Should I have said something? or was I right to keep my mouth shut? I still don’t know.

Please no-one take any offence by this post – I know I am not a parent, and I know that I wouldn’t know where to start being a parent right now and am in no position to tell anyone how to parent.

This is merely a post to see what other people would have done in a situation that made me feel uncomfortable than to make a statement about good and bad parenting. 🙂

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  • Reply
    April 18, 2015 at 11:58 am

    My gosh that is simply horrible. I hate seeing things like that, it makes me feel sad. I used to live in a small studio and the couple below were truly horrible. They had a 2 months old baby and 2 kittens and at all times of the night you would hear them scream and play really loud electronic music, throw things, tell the baby to shut up.
    Needless to say I called social services immediately. The child was taken away after a few other incidents. At least there was no time for them to truly mess up that child.

    I cringe just thinking about that time.

    You were on a train, and there is nothing much you could have done dear. Confronting people like that brings nothing at all. I just hope people who are closer to them (family, friends, neighbours, school) say something to the mother or do something if all else fails.

    Mathilde x

  • Reply
    April 18, 2015 at 12:10 pm

    This is truly sad. Some people really do not deserve the right to be a parent. Its horrible. I feel like I would have said something to her or maybe might have given her a lot of questionable stares so she knew I was watching her. Its definitely a tough call though. Some people.

    Renee | Lose The Road

  • Reply
    Kimberley Vassell
    April 18, 2015 at 5:48 pm

    Oh dear…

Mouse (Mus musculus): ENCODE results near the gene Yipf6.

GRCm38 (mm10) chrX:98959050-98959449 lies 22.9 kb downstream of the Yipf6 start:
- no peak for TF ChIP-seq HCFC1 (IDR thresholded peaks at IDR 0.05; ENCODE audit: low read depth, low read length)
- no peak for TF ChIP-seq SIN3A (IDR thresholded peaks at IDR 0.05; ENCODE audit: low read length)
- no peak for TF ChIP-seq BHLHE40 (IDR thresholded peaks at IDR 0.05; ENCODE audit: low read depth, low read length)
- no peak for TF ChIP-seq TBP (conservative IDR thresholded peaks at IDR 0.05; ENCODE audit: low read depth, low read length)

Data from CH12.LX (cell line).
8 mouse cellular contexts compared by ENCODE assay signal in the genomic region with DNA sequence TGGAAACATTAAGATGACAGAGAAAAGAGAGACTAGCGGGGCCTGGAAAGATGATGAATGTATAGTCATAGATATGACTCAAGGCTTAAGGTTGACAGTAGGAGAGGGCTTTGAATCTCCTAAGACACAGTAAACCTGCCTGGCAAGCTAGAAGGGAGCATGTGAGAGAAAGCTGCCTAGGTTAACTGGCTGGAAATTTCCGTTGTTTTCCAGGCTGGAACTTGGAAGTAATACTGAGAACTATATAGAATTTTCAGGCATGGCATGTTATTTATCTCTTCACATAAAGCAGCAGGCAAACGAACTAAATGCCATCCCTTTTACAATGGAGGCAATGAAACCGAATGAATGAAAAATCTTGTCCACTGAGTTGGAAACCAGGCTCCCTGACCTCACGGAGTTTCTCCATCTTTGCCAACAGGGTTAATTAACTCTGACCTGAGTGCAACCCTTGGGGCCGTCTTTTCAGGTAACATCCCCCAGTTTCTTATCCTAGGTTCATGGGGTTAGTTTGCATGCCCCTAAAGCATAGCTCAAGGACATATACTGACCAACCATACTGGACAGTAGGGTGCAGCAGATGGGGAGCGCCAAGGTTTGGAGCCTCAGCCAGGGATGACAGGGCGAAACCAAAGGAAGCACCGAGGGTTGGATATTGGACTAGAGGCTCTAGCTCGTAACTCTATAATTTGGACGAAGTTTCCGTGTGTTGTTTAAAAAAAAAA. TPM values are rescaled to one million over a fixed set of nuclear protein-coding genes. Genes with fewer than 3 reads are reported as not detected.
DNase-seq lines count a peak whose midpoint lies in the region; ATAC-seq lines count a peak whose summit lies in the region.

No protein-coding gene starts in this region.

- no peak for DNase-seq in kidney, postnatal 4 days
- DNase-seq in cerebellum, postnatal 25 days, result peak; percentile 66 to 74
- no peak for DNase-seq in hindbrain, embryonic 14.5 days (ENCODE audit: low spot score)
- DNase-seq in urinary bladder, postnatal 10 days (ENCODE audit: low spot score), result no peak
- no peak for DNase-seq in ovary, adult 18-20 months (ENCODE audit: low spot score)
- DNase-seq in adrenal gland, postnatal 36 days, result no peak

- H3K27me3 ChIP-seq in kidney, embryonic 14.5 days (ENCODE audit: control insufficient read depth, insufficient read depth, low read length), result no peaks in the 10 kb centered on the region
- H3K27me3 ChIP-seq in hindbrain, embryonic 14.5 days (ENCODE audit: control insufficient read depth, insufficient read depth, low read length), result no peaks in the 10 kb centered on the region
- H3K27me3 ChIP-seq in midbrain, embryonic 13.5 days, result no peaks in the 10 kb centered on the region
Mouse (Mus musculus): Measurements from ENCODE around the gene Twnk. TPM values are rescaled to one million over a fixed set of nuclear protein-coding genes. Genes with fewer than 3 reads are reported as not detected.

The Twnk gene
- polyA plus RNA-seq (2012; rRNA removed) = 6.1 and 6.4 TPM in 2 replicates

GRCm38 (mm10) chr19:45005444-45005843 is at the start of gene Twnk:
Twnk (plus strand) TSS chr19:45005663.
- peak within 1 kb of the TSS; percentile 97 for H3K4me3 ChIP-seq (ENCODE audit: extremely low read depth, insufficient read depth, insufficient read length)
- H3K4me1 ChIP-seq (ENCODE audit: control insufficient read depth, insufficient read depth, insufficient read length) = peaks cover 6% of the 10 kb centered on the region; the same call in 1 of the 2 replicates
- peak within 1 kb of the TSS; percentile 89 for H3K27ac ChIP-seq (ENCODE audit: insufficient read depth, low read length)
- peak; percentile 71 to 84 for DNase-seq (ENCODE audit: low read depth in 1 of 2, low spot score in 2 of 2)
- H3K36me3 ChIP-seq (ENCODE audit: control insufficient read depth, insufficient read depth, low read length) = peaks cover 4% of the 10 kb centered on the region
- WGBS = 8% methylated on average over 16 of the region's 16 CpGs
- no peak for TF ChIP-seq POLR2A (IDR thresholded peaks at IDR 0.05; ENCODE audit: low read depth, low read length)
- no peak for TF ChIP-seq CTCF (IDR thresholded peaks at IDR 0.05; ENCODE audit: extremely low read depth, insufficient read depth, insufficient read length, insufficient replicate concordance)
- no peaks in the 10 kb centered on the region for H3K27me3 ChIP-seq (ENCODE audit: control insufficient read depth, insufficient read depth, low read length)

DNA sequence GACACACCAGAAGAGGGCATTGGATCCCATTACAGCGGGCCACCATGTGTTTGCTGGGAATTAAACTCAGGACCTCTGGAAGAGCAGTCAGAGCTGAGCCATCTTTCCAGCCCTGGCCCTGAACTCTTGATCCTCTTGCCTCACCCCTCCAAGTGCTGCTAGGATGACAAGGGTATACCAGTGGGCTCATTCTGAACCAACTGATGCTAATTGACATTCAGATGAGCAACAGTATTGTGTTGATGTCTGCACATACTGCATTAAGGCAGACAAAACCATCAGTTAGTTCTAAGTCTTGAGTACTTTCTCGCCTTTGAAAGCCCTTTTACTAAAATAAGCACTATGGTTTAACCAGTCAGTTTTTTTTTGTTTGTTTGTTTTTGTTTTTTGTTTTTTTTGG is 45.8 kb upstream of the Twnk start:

I think Mathilde is right. If you lived by these children, and witnessed them being treated like this on a regular basis, then it would be your duty as a citizen to intervene, whether that be calling social services or having a word yourself.

    Because you don't know this woman, you're right, it's not your place to pass judgement on her parenting style, as abominable as it may be. The truth is, she might be a brilliant mother (VERY doubtful, but still), she could have been having a bad day, her kids could be a nightmare most of the time and she just snapped. You just don't know. And unfortunately, you'll never know.

    Don't beat yourself up about it. All you can do now is know that if/when you have kids, they'll be better taken care of than what you saw on that train. And hope that, if it is a case of neglect, someone will step in and sort it out.

    Best wishes,

  • Reply
    Paige Wallbank
    April 18, 2015 at 6:13 pm

    That's disguting, being a mother myself that's not nice to read at all. What a vile woman,
    don't feel bad at all like you said it wasn't your place to 'look after her child' I can't believe she put earphones in! I would never swear at my children wether I had a bad day or not, it's nice you did take out your view on this in a post though.